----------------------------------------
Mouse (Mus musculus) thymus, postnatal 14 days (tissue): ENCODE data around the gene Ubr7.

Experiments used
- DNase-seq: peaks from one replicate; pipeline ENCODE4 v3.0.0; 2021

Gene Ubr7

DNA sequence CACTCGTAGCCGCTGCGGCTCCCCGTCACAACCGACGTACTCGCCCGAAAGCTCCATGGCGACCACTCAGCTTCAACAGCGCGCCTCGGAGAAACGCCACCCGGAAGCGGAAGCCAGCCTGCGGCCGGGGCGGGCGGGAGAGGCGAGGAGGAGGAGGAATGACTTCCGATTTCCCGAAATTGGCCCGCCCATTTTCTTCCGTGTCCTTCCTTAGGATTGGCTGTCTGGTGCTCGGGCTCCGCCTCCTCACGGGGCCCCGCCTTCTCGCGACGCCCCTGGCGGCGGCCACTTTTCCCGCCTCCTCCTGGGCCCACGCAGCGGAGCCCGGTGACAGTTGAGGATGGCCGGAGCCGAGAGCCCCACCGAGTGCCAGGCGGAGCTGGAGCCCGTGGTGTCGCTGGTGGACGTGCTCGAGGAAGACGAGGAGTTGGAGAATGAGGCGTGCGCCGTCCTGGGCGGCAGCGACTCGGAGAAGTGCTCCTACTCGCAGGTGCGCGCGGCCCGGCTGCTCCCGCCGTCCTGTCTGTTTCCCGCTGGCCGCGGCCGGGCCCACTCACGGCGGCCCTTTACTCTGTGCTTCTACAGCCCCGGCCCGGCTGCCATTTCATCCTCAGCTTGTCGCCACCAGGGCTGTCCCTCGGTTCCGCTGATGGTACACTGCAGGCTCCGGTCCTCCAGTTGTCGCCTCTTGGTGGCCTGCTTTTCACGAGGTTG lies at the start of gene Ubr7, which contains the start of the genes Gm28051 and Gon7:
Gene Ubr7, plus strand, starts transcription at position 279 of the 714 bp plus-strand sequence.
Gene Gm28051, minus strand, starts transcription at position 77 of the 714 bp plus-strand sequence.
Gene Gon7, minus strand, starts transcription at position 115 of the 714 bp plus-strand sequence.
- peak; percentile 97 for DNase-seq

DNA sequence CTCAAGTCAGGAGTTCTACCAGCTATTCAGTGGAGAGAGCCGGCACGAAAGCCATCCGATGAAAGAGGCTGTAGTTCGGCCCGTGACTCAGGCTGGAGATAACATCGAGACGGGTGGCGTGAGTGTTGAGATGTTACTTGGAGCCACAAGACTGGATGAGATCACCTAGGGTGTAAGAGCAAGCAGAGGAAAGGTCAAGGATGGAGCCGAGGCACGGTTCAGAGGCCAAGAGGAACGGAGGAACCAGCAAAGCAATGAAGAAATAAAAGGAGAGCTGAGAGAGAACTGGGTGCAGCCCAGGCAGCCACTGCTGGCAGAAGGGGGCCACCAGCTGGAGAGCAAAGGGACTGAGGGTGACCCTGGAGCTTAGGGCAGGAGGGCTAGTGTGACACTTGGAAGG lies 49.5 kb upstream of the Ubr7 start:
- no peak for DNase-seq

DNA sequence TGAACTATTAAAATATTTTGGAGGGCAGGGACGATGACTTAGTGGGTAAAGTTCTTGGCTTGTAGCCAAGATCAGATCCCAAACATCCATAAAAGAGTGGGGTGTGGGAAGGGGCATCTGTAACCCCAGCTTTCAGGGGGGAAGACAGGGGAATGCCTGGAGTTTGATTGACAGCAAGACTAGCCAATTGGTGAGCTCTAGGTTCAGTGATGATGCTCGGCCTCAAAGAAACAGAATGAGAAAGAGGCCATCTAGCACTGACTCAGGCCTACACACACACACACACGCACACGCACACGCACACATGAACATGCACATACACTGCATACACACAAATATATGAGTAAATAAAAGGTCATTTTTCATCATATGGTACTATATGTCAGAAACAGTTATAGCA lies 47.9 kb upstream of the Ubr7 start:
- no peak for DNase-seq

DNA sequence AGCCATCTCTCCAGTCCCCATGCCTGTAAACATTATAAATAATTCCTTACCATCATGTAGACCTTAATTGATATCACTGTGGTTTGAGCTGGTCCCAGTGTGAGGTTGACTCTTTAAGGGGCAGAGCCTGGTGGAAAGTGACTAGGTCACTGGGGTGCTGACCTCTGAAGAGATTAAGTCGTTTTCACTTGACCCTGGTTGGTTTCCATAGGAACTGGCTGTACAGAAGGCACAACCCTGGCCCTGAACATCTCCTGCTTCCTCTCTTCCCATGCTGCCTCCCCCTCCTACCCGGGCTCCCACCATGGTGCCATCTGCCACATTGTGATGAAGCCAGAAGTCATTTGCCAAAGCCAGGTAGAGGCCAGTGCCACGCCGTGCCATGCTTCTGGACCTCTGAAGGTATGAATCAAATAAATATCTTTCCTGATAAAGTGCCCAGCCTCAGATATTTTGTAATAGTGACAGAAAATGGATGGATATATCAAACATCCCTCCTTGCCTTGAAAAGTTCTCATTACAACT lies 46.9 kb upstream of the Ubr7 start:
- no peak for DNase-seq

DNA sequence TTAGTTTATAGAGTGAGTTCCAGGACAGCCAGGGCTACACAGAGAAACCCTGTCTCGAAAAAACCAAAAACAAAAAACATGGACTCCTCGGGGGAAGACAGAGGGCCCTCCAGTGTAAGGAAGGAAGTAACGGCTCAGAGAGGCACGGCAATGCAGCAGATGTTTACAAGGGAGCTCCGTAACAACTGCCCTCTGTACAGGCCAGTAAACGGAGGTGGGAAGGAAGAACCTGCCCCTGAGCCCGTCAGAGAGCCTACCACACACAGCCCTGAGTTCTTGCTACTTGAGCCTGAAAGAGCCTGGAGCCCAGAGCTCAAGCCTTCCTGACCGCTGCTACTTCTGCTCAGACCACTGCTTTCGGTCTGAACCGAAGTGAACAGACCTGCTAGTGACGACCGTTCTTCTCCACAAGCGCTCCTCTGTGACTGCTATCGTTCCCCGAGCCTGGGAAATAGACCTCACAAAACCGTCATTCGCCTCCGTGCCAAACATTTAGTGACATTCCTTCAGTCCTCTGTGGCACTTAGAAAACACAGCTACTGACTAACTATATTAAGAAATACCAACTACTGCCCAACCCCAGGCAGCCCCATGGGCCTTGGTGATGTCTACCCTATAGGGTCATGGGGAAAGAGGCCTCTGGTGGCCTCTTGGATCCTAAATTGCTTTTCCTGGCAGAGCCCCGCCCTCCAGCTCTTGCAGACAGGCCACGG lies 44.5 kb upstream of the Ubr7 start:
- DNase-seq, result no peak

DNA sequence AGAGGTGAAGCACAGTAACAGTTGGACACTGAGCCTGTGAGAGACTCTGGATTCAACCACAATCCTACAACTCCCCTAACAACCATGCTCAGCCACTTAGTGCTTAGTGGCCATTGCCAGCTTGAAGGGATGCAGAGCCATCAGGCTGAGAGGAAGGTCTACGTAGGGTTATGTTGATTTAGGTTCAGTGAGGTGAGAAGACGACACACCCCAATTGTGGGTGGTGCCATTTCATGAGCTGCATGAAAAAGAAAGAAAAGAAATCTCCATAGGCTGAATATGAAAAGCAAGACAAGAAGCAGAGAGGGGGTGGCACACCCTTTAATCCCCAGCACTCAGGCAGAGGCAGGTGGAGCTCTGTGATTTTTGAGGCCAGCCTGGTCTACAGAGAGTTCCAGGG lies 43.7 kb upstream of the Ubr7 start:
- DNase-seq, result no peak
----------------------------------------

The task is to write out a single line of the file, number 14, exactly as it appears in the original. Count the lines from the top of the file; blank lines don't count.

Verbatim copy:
DNA sequence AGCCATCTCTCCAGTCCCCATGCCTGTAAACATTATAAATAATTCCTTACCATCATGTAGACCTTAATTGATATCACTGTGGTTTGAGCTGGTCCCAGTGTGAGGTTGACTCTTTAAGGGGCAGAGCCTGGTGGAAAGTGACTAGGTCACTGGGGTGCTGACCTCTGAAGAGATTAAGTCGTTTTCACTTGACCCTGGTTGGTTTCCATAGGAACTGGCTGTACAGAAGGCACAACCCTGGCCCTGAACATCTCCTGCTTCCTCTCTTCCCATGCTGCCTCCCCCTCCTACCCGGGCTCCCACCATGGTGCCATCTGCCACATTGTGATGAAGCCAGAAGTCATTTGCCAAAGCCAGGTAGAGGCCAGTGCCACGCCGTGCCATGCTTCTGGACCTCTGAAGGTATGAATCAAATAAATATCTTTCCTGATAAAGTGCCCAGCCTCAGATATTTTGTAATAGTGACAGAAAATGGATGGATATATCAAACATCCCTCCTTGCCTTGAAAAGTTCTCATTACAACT lies 46.9 kb upstream of the Ubr7 start: